On Tuesday Sept. 5, the Trump Administration ordered an end to an Obama-era program that protects certain undocumented immigrants who entered the country as minors from immediate deportation and gives them work permits for a two-year period. President Donald Trump framed his decision to end the DACA program as “compassion for unemployed, struggling, and forgotten Americans.”
The Deferred Action for Childhood Arrivals (DACA) program was created by executive order by former President Barack Obama in 2012. Obama stated that he created the program because “it makes no sense to expel talented young people who are, for all intents and purposes, Americans.”
Trump has announced that he will terminate the DACA program with a six-month delay for current DACA recipients to give Congress time to pass a legislative fix.
Senators Lindsey Graham (R-S.C.) and Dick Durbin (D-Ill.) have now introduced bipartisan legislation called the DREAM Act that would give young immigrants a path to citizenship. Trump’s decision to end the DACA program may finally motivate Congress to pass a version of the DREAM Act. A small contingent of Republicans in both chambers of the Republican-controlled Congress have a history of co-sponsoring or voting for bills that would protect the rights of DACA recipients (called DREAMers).
The Trump Administration’s decision to end the DACA program puts many of the nearly 790,000 young undocumented immigrants at risk of deportation as early as March 2018.
However, President Donald Trump claims that he has “advised the Department of Homeland Security that DACA recipients are not enforcement priorities unless they are criminals, are involved in criminal activity, or are members of a gang.” The Department of Homeland Security has also indicated that DACA applications will not be “proactively provided” to immigration officials or border patrol. Nevertheless, Thomas Homan, acting Director of U.S. Immigration and Customs Enforcement, has recently said that all undocumented immigrants are subject to deportation and “should be uncomfortable… and need to be worried.”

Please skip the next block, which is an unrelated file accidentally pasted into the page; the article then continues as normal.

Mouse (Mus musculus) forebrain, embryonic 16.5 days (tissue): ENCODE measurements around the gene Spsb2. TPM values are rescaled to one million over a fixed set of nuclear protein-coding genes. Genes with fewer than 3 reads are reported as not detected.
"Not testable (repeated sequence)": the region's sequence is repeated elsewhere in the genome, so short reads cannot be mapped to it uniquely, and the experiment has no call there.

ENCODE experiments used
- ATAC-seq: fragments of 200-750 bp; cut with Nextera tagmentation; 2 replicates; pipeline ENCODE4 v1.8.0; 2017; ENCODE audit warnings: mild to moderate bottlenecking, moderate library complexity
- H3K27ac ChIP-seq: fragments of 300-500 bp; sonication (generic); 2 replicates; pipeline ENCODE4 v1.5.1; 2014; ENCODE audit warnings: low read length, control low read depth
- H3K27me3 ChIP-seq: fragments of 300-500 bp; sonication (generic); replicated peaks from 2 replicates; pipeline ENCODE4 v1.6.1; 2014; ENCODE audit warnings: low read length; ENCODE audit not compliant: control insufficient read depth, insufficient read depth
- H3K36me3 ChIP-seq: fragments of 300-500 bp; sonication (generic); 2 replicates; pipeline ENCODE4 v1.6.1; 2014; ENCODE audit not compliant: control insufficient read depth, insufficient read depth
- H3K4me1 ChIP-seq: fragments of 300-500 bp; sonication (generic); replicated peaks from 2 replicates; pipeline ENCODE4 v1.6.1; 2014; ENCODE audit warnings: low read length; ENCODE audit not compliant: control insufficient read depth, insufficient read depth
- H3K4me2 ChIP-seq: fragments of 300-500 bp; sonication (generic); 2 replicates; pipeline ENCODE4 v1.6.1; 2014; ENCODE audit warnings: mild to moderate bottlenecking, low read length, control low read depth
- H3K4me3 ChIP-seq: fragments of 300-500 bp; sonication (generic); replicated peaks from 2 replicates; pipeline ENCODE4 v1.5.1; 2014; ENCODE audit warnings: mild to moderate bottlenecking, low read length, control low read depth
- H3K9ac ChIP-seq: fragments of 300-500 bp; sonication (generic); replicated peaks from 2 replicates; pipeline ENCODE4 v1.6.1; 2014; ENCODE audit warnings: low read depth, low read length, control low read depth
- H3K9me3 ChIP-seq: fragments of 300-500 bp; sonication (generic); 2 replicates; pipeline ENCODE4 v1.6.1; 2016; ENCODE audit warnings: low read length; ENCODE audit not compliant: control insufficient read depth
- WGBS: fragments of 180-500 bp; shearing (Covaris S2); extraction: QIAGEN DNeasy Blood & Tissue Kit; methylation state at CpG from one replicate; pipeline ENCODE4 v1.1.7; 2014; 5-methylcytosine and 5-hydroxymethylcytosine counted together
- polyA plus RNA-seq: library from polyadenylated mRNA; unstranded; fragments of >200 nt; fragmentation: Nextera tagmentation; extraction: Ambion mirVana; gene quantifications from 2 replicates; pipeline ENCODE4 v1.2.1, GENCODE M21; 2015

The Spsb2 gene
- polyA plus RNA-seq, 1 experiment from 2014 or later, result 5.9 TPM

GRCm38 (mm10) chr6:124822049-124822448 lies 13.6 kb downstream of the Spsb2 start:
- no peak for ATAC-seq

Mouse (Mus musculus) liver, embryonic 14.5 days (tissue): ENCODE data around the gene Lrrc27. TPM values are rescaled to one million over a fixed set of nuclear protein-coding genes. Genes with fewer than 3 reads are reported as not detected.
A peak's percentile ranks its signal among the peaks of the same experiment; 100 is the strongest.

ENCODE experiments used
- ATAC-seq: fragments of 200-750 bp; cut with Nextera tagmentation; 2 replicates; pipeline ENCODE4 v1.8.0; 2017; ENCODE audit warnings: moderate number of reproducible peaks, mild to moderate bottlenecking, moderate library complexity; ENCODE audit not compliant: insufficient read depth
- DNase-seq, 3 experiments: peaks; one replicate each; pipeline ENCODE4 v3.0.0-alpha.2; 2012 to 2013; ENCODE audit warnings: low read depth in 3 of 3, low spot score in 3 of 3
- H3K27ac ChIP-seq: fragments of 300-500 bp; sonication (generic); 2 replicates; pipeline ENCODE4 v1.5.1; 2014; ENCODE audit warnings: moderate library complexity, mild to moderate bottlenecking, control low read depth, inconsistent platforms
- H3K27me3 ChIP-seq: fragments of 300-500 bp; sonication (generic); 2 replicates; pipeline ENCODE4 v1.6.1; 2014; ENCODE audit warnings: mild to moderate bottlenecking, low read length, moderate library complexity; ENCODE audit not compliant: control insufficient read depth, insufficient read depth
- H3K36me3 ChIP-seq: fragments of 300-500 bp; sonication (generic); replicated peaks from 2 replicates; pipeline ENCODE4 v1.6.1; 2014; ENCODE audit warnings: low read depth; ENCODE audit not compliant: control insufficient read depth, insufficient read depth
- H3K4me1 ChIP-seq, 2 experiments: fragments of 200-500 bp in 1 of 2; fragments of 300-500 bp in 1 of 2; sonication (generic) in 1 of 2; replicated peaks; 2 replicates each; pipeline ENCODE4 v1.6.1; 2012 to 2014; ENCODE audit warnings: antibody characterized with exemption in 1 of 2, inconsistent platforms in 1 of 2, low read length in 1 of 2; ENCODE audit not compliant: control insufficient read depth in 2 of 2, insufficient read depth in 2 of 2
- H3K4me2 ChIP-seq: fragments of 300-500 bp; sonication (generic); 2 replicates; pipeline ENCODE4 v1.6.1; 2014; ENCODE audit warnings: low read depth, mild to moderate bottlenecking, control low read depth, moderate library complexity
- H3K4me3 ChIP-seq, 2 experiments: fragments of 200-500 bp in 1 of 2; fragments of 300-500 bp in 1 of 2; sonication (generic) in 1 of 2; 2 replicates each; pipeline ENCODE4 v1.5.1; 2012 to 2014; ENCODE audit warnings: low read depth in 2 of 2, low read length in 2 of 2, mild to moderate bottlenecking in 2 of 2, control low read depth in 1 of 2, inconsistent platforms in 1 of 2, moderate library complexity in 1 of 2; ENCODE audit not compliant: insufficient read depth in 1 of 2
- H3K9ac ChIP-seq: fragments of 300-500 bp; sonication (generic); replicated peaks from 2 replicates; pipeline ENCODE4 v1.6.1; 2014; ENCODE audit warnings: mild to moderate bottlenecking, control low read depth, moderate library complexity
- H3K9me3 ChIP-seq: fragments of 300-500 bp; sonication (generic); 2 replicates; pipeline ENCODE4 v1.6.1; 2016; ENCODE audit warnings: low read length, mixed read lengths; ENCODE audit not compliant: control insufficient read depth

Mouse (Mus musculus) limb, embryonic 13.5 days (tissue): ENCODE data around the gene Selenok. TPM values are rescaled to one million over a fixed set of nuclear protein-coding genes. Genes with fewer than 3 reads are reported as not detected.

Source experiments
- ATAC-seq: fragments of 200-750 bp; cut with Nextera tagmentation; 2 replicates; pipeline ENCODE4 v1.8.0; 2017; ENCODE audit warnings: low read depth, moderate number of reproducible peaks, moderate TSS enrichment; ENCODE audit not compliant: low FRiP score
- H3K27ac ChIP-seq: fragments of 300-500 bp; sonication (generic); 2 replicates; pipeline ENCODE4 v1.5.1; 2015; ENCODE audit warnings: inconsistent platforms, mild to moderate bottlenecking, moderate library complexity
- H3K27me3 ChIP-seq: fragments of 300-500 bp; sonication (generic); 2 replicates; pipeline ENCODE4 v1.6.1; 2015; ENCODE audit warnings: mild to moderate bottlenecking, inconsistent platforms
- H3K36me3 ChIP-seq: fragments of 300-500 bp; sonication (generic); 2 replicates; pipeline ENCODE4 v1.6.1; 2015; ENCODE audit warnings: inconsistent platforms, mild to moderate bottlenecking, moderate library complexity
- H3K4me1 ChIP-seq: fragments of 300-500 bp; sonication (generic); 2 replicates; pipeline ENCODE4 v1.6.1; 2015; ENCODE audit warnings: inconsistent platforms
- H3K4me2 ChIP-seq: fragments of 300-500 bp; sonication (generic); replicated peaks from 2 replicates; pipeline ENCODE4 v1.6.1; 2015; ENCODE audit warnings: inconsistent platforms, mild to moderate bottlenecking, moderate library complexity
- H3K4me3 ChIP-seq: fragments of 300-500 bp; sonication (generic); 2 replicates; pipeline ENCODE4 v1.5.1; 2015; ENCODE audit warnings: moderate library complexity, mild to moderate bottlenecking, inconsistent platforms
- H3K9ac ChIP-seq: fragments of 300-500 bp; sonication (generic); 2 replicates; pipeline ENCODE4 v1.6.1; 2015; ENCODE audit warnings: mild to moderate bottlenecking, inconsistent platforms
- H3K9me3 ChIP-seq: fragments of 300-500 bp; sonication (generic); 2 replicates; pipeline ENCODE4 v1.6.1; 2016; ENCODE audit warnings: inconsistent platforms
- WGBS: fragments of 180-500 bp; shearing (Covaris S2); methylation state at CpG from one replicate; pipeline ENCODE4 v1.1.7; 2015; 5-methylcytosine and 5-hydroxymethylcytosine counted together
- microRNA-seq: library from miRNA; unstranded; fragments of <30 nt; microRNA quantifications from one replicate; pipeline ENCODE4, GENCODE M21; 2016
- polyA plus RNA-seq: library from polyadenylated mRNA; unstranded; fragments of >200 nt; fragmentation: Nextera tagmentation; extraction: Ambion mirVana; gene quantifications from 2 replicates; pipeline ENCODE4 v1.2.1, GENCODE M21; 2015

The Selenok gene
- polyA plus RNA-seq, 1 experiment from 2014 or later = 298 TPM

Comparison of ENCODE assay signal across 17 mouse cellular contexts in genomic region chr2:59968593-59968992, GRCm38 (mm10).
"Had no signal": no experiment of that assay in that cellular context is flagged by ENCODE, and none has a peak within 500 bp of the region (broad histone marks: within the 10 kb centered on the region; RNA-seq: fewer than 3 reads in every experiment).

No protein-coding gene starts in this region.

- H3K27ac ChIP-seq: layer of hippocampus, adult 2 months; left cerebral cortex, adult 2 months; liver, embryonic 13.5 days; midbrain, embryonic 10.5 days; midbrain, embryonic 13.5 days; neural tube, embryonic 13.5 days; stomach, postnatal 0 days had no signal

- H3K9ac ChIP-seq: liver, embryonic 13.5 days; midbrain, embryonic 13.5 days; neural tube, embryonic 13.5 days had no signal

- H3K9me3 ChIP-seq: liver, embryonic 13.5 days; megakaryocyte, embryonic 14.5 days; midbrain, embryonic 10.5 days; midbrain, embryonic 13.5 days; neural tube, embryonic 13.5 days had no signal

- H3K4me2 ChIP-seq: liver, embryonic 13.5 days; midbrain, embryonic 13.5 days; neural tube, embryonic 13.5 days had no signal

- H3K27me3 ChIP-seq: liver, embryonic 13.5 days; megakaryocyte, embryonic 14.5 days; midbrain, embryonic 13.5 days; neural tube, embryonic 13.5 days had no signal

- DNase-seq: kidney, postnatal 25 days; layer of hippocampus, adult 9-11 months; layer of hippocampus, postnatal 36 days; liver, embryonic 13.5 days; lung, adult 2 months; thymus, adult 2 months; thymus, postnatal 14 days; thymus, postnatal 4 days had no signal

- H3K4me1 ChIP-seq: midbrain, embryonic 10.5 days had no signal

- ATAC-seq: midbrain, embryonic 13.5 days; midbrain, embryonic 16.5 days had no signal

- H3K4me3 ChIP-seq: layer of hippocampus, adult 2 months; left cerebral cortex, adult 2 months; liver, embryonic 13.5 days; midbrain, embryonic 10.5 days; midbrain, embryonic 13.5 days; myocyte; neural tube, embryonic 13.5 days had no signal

Fifteen states and the District of Columbia have joined together to file a challenge in New York to the Trump administration’s decision to end the DACA program. The suit alleges that the decision to end the DACA program was motivated by discriminatory reasons, violates due process by being “fundamentally unfair,” and violates laws that require the administration to engage in a formal notice-and-comment process prior to rescinding the DACA program.
There is no question that the Trump administration’s decision to end the DACA program is disruptive and is going to pose some challenges for employers.
Employers are now faced with balancing support for their employees who may be DACA recipients while trying to prepare for upcoming changes, including the possibility that certain positions may have to be vacated because of the DACA decision. If Congress does not act, the President’s decision to end the program will eventually force DACA recipients out of the workforce. As difficult as the choices may be to employers, failure to comply with federal employment verification processes has the potential to open employers up to serious civil and criminal penalties.
In preparation for the end of the DACA program, an employer should make its workforce aware that some DACA recipients have until October 5, 2017 to renew their DACA status. An employer should also take care to avoid prematurely terminating any known DACA recipients or asking individual employees about their work status because these actions have the potential to open the company up to discrimination lawsuits.
Over 400 leading U.S. companies have already urged Congress to restore DACA’s protections. While there is still time to act, employers should consider contacting their representatives to express their concerns. Employers should also consider providing employees with personal or legal support options.
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Disclaimer: The information provided in this post is provided for informational purposes only and should not be relied upon or construed as legal advice and does not create an attorney-client relationship. You should review with your legal advisors how the laws identified in this post may apply to your specific situation.
Emerson is Compliance Counsel at Ceridian with many years of experience in U.S. and international legal research and writing. In his current role, Emerson tracks U.S. and international employment legislation impacting Ceridian products, works closely with development teams to integrate compliance changes into the company’s Dayforce HCM software, and conducts legal research as needed.View Collection